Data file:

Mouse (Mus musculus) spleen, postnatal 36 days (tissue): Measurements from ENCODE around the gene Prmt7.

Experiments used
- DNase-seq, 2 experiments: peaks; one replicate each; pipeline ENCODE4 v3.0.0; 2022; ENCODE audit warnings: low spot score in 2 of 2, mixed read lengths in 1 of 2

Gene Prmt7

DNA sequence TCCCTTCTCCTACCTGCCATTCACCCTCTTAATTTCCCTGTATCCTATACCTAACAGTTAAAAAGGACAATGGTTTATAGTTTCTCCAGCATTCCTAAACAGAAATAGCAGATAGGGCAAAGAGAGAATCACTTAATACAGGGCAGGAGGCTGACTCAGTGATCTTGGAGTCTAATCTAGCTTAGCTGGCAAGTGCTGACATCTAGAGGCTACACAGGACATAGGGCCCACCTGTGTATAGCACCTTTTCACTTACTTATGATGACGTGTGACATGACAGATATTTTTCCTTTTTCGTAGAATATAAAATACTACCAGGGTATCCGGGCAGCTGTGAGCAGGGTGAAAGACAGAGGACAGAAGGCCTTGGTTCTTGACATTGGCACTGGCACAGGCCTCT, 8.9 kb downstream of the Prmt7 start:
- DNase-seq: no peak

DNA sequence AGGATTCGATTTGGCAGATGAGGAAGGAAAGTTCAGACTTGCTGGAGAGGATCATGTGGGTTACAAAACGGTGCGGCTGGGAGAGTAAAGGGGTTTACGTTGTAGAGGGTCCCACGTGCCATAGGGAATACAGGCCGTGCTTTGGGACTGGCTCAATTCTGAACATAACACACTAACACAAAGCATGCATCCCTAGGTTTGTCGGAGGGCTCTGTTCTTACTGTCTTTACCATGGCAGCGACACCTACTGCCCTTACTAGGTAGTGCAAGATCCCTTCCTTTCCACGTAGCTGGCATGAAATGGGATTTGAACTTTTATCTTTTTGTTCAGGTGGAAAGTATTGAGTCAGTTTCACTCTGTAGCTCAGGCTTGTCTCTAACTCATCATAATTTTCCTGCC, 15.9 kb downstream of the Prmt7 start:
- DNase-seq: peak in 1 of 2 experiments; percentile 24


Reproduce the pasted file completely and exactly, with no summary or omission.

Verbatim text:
Mouse (Mus musculus) spleen, postnatal 36 days (tissue): Measurements from ENCODE around the gene Prmt7.

Experiments used
- DNase-seq, 2 experiments: peaks; one replicate each; pipeline ENCODE4 v3.0.0; 2022; ENCODE audit warnings: low spot score in 2 of 2, mixed read lengths in 1 of 2

Gene Prmt7

DNA sequence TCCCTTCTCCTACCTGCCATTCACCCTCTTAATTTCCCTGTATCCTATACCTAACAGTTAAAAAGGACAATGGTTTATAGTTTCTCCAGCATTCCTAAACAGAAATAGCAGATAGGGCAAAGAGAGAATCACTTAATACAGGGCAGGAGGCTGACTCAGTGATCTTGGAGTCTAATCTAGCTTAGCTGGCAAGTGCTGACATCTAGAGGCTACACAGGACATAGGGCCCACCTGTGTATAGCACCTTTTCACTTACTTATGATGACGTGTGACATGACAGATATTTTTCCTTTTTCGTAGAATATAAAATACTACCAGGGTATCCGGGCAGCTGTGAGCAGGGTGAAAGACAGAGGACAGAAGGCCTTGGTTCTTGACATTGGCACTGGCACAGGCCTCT, 8.9 kb downstream of the Prmt7 start:
- DNase-seq: no peak

DNA sequence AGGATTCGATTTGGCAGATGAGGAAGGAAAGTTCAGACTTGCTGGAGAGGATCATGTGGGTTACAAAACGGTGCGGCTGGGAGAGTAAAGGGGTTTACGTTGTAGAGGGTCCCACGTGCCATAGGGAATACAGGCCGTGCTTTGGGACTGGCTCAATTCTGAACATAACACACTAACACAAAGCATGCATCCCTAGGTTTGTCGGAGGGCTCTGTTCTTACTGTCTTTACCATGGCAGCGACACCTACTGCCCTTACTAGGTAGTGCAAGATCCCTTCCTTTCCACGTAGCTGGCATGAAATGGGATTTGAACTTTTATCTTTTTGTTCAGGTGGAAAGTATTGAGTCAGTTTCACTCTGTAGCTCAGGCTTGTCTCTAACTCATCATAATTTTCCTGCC, 15.9 kb downstream of the Prmt7 start:
- DNase-seq: peak in 1 of 2 experiments; percentile 24